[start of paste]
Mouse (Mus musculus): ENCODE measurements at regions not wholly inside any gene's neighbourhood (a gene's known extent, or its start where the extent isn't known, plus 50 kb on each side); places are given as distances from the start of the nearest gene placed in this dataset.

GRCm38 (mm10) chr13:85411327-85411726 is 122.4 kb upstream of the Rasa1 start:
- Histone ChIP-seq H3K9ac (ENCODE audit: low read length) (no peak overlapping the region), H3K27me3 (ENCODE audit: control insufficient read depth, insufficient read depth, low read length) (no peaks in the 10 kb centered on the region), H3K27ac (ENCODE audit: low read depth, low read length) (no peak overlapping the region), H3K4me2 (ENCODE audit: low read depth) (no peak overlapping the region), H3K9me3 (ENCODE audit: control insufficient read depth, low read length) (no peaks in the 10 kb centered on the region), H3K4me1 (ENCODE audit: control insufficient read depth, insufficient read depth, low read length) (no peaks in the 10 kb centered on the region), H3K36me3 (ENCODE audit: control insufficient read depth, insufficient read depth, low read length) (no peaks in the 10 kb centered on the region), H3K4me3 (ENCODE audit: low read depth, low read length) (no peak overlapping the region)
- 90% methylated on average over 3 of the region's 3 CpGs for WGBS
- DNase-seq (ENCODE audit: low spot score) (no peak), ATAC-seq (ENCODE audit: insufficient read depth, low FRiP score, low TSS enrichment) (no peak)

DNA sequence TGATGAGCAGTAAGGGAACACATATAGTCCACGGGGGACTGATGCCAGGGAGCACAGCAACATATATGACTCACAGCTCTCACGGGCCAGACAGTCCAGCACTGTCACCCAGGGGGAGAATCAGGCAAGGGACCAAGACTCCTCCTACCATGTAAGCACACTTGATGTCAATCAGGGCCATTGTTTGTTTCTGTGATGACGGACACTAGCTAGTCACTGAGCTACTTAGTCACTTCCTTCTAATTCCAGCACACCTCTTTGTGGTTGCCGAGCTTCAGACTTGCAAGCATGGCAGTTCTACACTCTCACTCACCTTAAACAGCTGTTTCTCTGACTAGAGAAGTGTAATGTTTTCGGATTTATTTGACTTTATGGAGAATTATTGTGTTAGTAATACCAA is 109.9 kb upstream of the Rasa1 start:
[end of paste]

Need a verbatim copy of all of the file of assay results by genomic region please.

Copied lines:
Mouse (Mus musculus): ENCODE measurements at regions not wholly inside any gene's neighbourhood (a gene's known extent, or its start where the extent isn't known, plus 50 kb on each side); places are given as distances from the start of the nearest gene placed in this dataset.

GRCm38 (mm10) chr13:85411327-85411726 is 122.4 kb upstream of the Rasa1 start:
- Histone ChIP-seq H3K9ac (ENCODE audit: low read length) (no peak overlapping the region), H3K27me3 (ENCODE audit: control insufficient read depth, insufficient read depth, low read length) (no peaks in the 10 kb centered on the region), H3K27ac (ENCODE audit: low read depth, low read length) (no peak overlapping the region), H3K4me2 (ENCODE audit: low read depth) (no peak overlapping the region), H3K9me3 (ENCODE audit: control insufficient read depth, low read length) (no peaks in the 10 kb centered on the region), H3K4me1 (ENCODE audit: control insufficient read depth, insufficient read depth, low read length) (no peaks in the 10 kb centered on the region), H3K36me3 (ENCODE audit: control insufficient read depth, insufficient read depth, low read length) (no peaks in the 10 kb centered on the region), H3K4me3 (ENCODE audit: low read depth, low read length) (no peak overlapping the region)
- 90% methylated on average over 3 of the region's 3 CpGs for WGBS
- DNase-seq (ENCODE audit: low spot score) (no peak), ATAC-seq (ENCODE audit: insufficient read depth, low FRiP score, low TSS enrichment) (no peak)

DNA sequence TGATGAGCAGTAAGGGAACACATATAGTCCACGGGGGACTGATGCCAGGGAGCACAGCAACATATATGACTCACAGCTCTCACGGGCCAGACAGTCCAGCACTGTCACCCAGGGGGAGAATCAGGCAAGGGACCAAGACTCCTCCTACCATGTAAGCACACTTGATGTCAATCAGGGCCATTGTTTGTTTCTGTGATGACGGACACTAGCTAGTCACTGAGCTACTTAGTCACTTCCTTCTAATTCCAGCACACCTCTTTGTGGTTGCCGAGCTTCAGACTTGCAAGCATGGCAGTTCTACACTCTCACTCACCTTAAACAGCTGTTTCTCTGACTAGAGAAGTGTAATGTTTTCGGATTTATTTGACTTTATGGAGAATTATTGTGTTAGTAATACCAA is 109.9 kb upstream of the Rasa1 start: